Professor to deliver keynote speech at Australian Psychological Society conference

Fri 12 November, 2021
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A leading academic from the University of Bedfordshire is set to speak at a virtual conference centred around the role and contributions of health psychologists during the Covid-19 pandemic, hosted by the Australian Psychological Society (APS).

Angel Chater – Professor in Health Psychology and Behaviour Change at the University – has carried out extensive research into psychologically-informed responses to the coronavirus pandemic, such as how best to encourage hand hygiene, physical distancing and vaccination uptake. Also Director of the Institute for Sport and Physical Activity Research (ISPAR), Professor Chater has looked into the impact of Covid-19 on key human behaviours such as physical activity, eating behaviour and alcohol consumption.

Drawing on all of this experience, Professor Chater will address a virtual audience at the APS College of Health Psychologists Conference with a presentation titled ‘The Role of Health Psychology and Health Psychologists in the COVID-19 Response’.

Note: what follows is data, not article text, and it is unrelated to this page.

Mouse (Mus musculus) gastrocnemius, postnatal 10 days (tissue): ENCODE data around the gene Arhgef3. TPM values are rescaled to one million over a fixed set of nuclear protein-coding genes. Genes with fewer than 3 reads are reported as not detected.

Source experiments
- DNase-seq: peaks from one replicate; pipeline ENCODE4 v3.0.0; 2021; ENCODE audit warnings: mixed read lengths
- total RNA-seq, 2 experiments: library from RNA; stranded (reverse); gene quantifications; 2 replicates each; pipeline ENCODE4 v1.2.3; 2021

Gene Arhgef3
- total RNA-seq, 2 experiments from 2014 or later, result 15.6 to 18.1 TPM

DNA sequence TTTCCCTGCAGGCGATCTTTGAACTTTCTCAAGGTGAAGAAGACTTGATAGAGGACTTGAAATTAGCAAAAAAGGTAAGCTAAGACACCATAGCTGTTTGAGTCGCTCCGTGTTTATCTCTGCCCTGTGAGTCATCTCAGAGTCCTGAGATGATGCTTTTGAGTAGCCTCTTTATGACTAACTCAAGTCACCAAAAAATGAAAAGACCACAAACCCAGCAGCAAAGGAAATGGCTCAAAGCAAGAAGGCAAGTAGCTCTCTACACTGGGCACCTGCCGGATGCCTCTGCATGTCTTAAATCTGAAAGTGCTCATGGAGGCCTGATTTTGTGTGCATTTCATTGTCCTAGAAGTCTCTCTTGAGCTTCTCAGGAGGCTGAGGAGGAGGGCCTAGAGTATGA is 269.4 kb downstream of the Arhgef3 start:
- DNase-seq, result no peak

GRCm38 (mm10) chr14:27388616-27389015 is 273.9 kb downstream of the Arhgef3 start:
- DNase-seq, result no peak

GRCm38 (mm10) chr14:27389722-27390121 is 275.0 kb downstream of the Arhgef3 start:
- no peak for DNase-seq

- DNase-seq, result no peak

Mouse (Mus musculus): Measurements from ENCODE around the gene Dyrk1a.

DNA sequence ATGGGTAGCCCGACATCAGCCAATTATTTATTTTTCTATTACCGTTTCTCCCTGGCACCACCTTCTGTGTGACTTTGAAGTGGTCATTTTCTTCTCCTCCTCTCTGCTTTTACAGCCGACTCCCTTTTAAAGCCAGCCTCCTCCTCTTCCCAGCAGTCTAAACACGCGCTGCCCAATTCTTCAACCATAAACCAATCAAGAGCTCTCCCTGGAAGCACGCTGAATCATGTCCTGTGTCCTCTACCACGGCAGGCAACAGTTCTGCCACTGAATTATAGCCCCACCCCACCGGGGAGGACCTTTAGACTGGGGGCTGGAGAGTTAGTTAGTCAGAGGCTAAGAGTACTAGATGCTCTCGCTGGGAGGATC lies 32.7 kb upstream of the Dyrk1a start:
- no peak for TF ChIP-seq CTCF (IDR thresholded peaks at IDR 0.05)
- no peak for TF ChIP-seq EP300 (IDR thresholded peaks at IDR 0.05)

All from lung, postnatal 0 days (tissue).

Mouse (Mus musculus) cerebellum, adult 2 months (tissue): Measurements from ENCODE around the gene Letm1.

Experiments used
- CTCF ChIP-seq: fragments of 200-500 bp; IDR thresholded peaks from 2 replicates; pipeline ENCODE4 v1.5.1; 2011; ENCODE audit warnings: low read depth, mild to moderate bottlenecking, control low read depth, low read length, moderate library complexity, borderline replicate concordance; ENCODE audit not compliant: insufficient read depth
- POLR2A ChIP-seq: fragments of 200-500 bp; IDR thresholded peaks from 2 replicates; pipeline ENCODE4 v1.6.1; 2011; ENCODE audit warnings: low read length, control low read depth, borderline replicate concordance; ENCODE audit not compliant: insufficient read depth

It is the first time the event has taken place since it was held in Adelaide in 2019, before the beginning of the pandemic. The conference is pre-recorded and airs at 10:20pm on Friday 12th November (9:20am on Saturday 13th November in Australia).

Professor Chater commented:

APS“Health Psychology has an important role to play in supporting health and wellbeing in society, and the discipline has shone brightly during the COVID-19 pandemic.

“The COVID-19 Behavioural Science and Disease Prevention Taskforce that I have been leading on behalf of the British Psychological Society have created a series of guidance documents to help public health officials to understand the complexity of behaviour, the barriers people may face in performing disease prevention behaviours, and how to optimise public health campaigns taking these factors into consideration.

“My talk will highlight this work and the need for further investment in health psychology, nationally and internationally, to ensure that public health programmes are psychologically-informed and that they understand, tailor to and reach the populations that they serve.” 

Associate Professor Simon R. Knowles, Chair of the APS College of Health Psychologists Conference, added: “The coronavirus pandemic has in many ways highlighted the inequities in our society including those around health. The pandemic has also reminded us of the importance of health, and the need to promote and engage in healthy lifestyles.

“Never has there been a more important time for Health Psychologists to utilise our skills to support our community and individuals.”

To find out more and to register for the webinar, visit the APS event page, here.


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